See Highlights of the Dazzling Retrospective of Modigliani in Lille

The show gathers 120 works, including his only marble sculpture.

Amedeo Modigliani <i>Femme assise à la robe bleue</i> (1918-1919) <br> Moderna Museet, Stockholm

Amedeo Modigliani, Femme assise à la robe bleue (1918-1919). 
Photo: Moderna Museet, Stockholm.

Amedeo Modigliani: Inner Eye,” an extensive retrospective of works by the legendary modern artist whose life was tragically cut short at the age of 35, is currently on view at the Modern Art Museum in Lille, France.

Gathering over 120 works in total, the show includes rare examples of the artist’s sculptural works as well as some pieces by his famous contemporaries Constantin Brancusi and Pablo Picasso, adding historical context to the exhibition.

Amedeo Modigliani <i>Petit Garáon en Culotte Courte</i> <br> Photo: courtesycourtesy Dallas Museum of Art

Amedeo Modigliani, Petit Garáon en Culotte Courte.
Photo: Courtesy Dallas Museum of Art.

The show, which seeks to shed light on the artist’s friendships and his role within the avant-garde movement, is structured around three main themes: “Sculptural sources, “Portraitist of the avant-garde,” and “The last years.”

Amedeo Modigliani (1884-1920) <i>"Cariatide"</i> (1913) <br> Photo: Paris, Musée d'Art moderne.

Amedeo Modigliani, Cariatide (1913). 
Photo: Courtesy Paris, Musée d’Art Moderne.

“Inner Eye” also looks at Modigliani’s sculptural works and the influence that antiquities and non-western sculpture had on his oeuvre.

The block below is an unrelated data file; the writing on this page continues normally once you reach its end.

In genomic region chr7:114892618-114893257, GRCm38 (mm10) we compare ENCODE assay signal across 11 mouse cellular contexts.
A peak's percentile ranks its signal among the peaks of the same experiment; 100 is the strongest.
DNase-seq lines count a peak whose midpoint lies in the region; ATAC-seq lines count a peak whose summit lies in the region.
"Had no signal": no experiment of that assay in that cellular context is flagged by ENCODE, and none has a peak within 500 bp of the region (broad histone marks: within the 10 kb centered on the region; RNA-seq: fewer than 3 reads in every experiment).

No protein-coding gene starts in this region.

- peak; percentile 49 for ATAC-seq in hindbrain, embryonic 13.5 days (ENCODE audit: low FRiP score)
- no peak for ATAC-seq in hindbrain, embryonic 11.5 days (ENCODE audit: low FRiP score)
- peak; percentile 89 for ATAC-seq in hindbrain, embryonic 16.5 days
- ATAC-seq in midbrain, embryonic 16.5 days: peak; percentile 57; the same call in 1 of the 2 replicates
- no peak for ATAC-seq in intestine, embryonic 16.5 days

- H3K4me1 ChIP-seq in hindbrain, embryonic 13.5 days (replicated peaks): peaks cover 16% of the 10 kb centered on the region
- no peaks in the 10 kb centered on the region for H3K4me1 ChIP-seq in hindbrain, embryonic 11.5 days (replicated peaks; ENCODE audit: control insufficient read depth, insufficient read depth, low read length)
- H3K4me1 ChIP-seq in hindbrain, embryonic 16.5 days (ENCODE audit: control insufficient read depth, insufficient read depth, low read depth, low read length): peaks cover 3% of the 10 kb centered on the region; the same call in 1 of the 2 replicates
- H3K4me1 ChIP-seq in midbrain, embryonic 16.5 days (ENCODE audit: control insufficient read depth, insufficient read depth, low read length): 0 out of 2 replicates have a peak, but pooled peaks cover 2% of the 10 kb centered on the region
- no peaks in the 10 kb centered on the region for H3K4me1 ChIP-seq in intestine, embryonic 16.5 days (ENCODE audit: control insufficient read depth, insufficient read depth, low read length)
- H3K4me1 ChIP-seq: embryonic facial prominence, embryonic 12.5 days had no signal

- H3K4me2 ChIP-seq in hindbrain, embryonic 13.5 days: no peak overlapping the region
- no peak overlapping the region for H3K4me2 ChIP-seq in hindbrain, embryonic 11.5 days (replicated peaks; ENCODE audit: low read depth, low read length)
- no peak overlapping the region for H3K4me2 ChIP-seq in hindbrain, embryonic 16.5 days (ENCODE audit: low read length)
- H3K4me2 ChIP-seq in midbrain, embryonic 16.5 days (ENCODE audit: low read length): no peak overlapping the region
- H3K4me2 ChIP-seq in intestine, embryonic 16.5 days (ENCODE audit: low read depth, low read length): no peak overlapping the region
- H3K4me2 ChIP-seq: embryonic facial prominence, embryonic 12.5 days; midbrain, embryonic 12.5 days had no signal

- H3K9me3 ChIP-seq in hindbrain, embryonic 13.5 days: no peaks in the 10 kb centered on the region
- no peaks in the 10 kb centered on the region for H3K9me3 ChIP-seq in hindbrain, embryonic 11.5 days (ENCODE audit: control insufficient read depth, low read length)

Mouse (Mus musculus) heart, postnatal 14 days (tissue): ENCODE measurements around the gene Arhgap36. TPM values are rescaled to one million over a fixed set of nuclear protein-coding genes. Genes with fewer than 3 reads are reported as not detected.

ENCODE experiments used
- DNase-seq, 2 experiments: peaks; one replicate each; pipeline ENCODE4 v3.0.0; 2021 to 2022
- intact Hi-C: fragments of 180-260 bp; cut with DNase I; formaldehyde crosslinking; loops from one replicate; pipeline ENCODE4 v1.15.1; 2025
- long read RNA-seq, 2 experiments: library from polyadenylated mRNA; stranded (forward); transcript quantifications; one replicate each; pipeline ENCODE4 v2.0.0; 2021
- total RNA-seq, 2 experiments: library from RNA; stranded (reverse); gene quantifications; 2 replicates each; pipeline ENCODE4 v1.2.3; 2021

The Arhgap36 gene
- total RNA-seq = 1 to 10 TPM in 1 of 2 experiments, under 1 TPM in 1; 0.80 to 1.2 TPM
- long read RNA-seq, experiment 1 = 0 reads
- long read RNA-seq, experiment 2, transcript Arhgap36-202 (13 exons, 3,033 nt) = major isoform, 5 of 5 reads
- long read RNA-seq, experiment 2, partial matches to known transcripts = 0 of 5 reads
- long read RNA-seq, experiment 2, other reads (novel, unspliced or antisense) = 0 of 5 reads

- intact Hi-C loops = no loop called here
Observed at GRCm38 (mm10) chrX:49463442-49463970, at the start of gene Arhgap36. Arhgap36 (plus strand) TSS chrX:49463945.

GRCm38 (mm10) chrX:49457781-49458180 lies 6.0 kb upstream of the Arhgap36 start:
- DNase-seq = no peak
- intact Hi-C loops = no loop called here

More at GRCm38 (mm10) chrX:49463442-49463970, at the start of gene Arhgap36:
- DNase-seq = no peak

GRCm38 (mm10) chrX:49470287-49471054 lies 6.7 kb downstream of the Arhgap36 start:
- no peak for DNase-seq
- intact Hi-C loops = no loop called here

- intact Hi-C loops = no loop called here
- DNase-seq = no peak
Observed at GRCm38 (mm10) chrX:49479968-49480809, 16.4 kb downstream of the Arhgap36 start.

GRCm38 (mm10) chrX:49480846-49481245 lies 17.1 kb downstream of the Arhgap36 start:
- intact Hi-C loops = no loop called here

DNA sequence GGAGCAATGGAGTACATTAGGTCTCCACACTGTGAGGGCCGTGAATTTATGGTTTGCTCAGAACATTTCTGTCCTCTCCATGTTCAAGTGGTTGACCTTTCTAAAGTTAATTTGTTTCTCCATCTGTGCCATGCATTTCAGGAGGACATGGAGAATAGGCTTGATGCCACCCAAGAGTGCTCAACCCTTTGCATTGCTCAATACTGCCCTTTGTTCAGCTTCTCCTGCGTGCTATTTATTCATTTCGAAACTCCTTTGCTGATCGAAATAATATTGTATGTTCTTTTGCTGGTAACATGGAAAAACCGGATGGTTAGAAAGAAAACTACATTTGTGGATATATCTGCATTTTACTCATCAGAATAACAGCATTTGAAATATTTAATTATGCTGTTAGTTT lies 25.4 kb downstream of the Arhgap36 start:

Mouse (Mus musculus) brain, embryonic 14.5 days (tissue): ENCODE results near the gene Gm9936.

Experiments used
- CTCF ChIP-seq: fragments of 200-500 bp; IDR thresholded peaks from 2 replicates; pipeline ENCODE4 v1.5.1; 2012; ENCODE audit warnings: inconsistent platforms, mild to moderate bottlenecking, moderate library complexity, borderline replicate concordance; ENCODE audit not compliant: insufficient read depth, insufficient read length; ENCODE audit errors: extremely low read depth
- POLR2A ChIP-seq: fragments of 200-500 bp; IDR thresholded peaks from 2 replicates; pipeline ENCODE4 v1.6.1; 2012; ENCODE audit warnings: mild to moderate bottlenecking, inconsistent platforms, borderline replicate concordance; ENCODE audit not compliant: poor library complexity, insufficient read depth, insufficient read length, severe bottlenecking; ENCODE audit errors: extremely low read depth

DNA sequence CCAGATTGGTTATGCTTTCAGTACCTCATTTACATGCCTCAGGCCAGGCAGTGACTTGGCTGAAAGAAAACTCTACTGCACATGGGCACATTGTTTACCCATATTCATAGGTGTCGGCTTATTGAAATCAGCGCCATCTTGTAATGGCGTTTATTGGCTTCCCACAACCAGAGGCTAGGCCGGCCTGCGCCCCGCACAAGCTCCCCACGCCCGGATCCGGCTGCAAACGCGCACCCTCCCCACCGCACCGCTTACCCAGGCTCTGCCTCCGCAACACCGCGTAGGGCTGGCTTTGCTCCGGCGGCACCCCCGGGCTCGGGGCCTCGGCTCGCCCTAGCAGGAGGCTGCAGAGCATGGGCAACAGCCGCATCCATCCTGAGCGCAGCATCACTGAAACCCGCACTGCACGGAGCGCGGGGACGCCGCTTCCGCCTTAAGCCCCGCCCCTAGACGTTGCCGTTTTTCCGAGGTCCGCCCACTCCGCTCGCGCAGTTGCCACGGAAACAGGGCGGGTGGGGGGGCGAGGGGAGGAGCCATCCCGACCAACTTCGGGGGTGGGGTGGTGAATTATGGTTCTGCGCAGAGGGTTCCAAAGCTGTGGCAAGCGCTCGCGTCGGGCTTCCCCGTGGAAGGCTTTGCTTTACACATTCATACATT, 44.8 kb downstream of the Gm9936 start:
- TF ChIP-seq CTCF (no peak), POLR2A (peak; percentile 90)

Modigliani’s sculptural pieces are just a small part of his output, but one that is highly popular with collectors. His sculpture Stone Tête (1911–12) sold in 2014 for a whopping $70.9 million before that record was smashed in November 2015 by his work Nu Couché (1917–18), which sold for $180 million, making it the second highest price ever reached at auction.

Amedeo Modigliani <i>Tête rouge</i> (1915) <br> Photo : © Centre Pompidou, MNAM-CCI, Dist. RMN-Grand Palais / Adam Rzepka.

Amedeo Modigliani, Tête rouge (1915). 
Photo: © Centre Pompidou, MNAM-CCI, Dist. RMN-Grand Palais / Adam Rzepka.

Modigliani moved to Paris in 1908 after graduating from art school and met the likes of Apollinaire, Picasso, Andre Derain, and Diego Rivera. He also met the sculptor Brancusi, who inspired the young artist to work in sculpture. The show at Lille features his 1913 bust Tête de Femme, Modigliani’s only work in marble.

Amedeo Modigliani Tête de Femme (1913) Photo : Philip Bernard

Amedeo Modigliani, Tete de Femme (1913). 
Photo: Philip Bernard.

Due to health problems and the sheer cost of making sculpture, Modigliani reverted to making only paintings and drawings from 1914 onwards, and began to make the work which has made him one of the most coveted and popular artists.

Amedeo Modigliani, <i>Portrait de Roger Dutilleul </i>(1919) <br> Photo : Sotheby’s / Art Digital Studio.

Amedeo Modigliani, Portrait de Roger Dutilleul (1919)
Photo: Sotheby’s / Art Digital Studio.

The Modern Art Museum in Lille (LaM) holds one of the greatest collections of works by Modigliani, which comes from the personal collection of Roger Dutilleul and Jean Masurel, the museum’s founders.

Dutilleul discovered Modigliani two years before his early death in 1918 and bought a large number of the artist’s works after he died. Between 1918 and 1946, he bought over 30 paintings by Modigliani and even more works on paper.

Amedeo Modigliani, <i>Portrait de L’artiste en Costume de Pierrot</i> (1915) <br> Photo : SMK Photo

Amedeo Modigliani, Portrait de L’artiste en Costume de Pierrot (1915). 
Photo: SMK Photo.

 

Amedeo Modigliani <i>Moïse Kisling</i> (1916) <br> Photo :

Amedeo Modigliani, Moïse Kisling (1916). 
Photo: Philip Bernard.

Modigliani: Inner Eye” is currently on view at LaM, Lille, until June 5, 2016.


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